Good video though it would have benefited from a title card or graphics at the head (beginning). For the viewer the use of more close-ups would be beneficial as varying repairs are discussed but without the necessary visual detail to support the points being made (cut into the the narrative of the picture sequence but with dialogue remaining uninterrupted). A few are featured but the camera angle really needs to be overhead to be of proper use.
Separately, following the narrative, I wondered why bespoke tailors do not suggest buying extra lengths of cloth (it being the cheapest element of the process behind construction) for repairs, or indeed, the later construction of a second pair of trousers. If the suit costs £4K+ then an extra yard (for repairs alone) of cloth would be a worthwhile investment for the future.
Thanks. We have tried to cut down the intros a little as people say they want to get into the meat of it as quickly as possible, but I can see how it could do with something. And noted too on more close-ups.
That’s a really good point on buying an extra bit of cloth too.
Great video–very informative! With this new knowledge about patching, I am curious whether one should ask the tailor (from the beginning of the order) to refrain from discarding any leftover cloth/fabric and instead hand over some of that leftover cloth to the client. (This “new” practice would be in the tradition of extra buttons that often accompany a new order.)
The idea here is to guarantee that any hole/tear development can be patched up with the original material provided by the client.
What are your thoughts on this?
I think keeping cloth like that is a really good idea – noted by another reader above as well. At the very least, it would be easy for customers to ask for this going forward…
Buttons are often easy to source again in the future. Cloth not so much.
A+S keep cloth offcuts for this very reason
On the question of wear at the fork, and please don’t be offended, I found that losing weight reduced the fatness in my legs which caused the inside legs of my trousers to rub against each other. Future wear eliminated.
Invisible mending (reweave) has a limit to the size normally around 1.5/2 inch in diameter.
British invisible mending based on Marylebone High Street can advise further.
The moth will not find Dry Cleaned clothes attractive for nesting, the slightest hint of oil, food & drink is a magnet for these scavengers and can result in the annihilation of a huge investment of the second skin. Horse chestnut (conkers) are a perfect natural free deterrent which can be used in keeping then away from your clothes.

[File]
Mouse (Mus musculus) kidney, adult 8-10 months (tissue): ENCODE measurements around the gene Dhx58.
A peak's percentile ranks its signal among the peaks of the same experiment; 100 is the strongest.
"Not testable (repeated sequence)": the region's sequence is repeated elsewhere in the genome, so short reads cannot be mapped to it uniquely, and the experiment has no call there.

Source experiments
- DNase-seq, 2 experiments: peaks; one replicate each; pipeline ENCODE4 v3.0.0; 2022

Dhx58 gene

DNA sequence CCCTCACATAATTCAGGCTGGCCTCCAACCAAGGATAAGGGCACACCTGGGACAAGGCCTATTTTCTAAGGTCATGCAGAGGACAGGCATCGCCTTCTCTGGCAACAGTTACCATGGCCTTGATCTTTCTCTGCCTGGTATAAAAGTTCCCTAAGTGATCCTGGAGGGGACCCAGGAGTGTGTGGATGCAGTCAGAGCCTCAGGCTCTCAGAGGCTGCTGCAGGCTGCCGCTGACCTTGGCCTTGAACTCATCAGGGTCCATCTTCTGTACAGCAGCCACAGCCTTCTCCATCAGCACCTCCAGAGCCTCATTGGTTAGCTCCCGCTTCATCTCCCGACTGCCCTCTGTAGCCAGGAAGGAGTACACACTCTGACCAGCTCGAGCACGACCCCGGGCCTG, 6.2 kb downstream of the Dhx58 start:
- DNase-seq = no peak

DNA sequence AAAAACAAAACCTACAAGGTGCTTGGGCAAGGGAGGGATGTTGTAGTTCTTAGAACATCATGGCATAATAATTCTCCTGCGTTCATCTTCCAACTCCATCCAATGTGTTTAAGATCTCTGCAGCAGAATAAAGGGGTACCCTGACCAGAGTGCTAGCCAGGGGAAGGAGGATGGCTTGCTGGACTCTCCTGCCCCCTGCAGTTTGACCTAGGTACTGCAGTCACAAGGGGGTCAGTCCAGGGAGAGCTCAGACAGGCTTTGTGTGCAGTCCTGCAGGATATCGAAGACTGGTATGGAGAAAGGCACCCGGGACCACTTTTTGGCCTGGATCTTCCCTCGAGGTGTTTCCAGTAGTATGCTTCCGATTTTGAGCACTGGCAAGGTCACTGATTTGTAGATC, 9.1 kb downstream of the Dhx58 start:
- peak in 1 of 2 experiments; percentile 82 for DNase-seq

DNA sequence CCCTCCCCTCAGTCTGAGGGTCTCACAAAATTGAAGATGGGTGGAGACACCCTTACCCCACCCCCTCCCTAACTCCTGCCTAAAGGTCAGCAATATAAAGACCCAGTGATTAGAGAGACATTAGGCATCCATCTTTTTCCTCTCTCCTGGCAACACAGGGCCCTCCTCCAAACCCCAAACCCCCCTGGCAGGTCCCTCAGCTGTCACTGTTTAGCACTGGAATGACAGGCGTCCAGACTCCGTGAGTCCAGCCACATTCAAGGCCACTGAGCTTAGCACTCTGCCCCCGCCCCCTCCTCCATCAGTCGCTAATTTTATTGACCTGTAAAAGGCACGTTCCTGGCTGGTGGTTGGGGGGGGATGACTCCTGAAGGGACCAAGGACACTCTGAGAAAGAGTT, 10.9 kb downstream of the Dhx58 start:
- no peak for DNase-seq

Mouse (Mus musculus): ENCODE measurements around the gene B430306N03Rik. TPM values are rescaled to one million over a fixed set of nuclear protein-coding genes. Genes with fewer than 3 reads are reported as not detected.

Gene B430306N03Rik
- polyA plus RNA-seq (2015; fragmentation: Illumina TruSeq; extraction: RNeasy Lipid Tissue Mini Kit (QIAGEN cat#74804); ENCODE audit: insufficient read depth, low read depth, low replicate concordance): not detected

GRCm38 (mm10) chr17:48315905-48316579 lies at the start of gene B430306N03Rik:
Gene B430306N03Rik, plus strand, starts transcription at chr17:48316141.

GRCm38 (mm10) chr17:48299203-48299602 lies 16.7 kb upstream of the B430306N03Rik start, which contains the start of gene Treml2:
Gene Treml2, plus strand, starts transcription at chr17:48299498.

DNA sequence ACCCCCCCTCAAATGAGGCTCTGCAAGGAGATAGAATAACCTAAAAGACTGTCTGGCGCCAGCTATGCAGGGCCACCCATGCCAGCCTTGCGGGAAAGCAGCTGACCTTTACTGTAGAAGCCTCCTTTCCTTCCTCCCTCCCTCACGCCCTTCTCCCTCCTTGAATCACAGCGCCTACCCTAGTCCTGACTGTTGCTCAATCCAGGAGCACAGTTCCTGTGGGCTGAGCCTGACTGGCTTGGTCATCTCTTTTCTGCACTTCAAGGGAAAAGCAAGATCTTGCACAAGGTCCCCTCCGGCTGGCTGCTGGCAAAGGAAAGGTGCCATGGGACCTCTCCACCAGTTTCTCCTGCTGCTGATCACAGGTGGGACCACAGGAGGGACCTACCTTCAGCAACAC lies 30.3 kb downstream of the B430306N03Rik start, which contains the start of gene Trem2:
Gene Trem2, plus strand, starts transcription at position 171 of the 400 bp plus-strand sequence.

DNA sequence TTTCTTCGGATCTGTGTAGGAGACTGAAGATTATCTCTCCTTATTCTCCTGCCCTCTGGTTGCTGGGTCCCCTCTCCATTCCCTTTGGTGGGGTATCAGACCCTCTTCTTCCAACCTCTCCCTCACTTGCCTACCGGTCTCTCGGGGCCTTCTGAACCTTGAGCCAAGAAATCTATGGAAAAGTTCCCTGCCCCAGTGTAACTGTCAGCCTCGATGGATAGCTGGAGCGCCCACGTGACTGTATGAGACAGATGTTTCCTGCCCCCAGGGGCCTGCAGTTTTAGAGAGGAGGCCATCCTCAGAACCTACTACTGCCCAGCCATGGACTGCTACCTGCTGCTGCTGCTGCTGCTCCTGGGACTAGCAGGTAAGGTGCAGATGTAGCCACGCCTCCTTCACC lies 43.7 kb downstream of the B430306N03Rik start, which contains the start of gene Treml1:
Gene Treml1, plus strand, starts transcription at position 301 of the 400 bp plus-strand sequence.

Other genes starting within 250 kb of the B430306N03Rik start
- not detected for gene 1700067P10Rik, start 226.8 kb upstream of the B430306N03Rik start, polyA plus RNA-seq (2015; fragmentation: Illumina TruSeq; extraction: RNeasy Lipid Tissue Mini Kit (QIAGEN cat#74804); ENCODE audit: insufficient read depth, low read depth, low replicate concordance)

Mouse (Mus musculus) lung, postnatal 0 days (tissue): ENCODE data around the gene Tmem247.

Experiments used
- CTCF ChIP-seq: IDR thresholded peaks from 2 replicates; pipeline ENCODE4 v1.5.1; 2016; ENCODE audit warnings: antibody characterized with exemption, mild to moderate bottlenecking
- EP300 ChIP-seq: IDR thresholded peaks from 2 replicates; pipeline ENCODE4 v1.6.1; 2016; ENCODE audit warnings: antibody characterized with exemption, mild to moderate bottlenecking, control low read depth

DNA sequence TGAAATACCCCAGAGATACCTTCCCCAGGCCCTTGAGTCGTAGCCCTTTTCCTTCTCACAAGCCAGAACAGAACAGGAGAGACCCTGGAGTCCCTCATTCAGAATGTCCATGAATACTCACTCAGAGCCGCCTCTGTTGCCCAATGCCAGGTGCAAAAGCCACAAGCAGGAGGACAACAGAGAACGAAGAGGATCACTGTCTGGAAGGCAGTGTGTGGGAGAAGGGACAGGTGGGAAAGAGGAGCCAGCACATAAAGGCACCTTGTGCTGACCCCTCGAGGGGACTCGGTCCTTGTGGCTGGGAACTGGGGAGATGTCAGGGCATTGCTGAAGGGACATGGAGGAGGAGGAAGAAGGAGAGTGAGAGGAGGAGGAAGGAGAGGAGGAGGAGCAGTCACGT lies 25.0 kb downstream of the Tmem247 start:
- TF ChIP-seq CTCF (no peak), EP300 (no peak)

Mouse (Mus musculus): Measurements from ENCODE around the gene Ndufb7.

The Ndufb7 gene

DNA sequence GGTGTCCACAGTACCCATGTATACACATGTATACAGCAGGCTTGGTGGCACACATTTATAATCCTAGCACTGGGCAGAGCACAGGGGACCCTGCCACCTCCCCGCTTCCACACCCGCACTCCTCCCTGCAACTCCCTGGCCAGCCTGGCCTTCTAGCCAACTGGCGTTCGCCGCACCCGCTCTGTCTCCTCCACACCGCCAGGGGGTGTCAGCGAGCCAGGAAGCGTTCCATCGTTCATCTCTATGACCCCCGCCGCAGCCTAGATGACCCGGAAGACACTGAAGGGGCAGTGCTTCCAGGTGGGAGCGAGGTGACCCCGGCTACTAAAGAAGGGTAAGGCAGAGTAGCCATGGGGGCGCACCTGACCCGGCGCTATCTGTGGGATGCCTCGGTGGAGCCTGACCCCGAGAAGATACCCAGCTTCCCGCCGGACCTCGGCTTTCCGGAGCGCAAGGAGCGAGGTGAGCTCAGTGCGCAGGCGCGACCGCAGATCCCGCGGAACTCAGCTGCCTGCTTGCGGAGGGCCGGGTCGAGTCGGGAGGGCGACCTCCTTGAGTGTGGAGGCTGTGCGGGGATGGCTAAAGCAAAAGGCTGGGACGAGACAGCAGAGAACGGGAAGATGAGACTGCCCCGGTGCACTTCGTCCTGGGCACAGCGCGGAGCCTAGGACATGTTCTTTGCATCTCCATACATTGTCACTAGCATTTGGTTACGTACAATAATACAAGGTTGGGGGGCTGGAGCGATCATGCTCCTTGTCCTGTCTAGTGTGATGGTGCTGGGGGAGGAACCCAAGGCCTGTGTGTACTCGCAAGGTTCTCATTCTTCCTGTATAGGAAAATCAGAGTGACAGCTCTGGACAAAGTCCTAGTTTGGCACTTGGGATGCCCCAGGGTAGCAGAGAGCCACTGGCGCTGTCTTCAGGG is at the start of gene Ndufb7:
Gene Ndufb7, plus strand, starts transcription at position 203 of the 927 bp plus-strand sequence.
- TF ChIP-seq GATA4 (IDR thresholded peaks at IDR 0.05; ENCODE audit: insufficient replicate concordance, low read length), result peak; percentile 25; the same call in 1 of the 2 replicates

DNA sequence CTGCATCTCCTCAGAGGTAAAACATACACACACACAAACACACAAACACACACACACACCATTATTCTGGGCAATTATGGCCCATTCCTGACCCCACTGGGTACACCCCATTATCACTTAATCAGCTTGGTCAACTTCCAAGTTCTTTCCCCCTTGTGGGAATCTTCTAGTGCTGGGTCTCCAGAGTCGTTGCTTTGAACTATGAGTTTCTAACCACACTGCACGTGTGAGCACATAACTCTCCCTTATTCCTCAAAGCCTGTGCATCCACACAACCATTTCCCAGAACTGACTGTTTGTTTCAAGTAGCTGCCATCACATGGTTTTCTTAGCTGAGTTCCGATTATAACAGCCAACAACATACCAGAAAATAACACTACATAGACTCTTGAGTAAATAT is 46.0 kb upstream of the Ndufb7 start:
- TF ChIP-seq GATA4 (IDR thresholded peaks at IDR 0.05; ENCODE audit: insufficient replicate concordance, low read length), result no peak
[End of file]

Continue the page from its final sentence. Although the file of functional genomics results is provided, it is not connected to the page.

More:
Really? Thanks Norman, I never heard that one. You’d think conkers wouldn’t have much of a smell
Yes the Horse chestnut gives of a pheromone which the moths hate.
All the great houses and estates in the land including the royal ones have used this deterrent.
Let’s be careful about giving out factually incorrect information on this site. You’re talking about the horse-chestnut leaf miner, which is an animal, a moth. Only animals produce pheromones. Plants, like the horse chestnut, to not produce pheromones.
There is a product on the market called the horse chesnut leaf miner trap. It uses a pheromone to attract the moth, which is then trapped. Here’s one example: https://www.dragonfli.co.uk/products/horse-chestnut-leafminer-pheromone-trap
It’s the tannin in the chestnuts which acts as a repellent. Ships’ hulls were made of oak for this reason (among a thousand other reasons): the tannin in the oak would repel naval shipworm. Cedar wood is also high in tannin. Hence cedar-wood blocks etc.
Over to you.
This was a fascinating video and extremely informative. Mr. Anderson’s suit was very nice as well. The shoulder looked fantastic, more natural than structured.
Yes, Richard’s cut is quite sharp but he uses less padding than some of the other Row tailors.
Yeah, Richard said he is using less padding than previously but I find it still is significant. My suit by Richard from 2 y ago still feels a bit armor like…the shoulders are natural but still really chiselled. Did he mention what the weight and fabric of his suit was?
No, sorry SC
The armor look is the most unfortunate aspect of most row tailors in my view. I’m sure they have a good reason for it, and the clients must like it, but it’s not a style I care for quite frankly. Of course A&S is a notable exception and fortunately we have Italian tailoring.
Yes we have A+S, but we also have Steed, thank goodness.
I’m not familiar with this tailor. Is the garment construction along the lines of A&S or the Neapolitan Italian tailors? I
Steed is like A&S…Edwin Deboise was a cutter at A&S as was Thomas Mahon. They left to start Steed, then Mahon left Steed to start English Cut, where he recently left last year after problems with his investors. Steven Hitchcock also does soft tailoring like A&S, having trained by his Dad at A&S…
Thank you. Do you have a preference between Steed or Stephen Hitchcock?
Unfortunately, can’t help you there between Hitchcock/Steed…only Savile Row bespoke suit I got is made by Richard Anderson. Simon may be better to comment as he has Steven Hitchcock and A&S suits but don’t recall anything made by Steed from what I’ve read…
I always suffer from wear and tear in the fork/crotch area. Good to know I can get it fixed!
Do you know if they do repairs for suits/jackets made elsewhere?
The black humour that surrounds this subject in the workroom doesn’t represent the same perspective.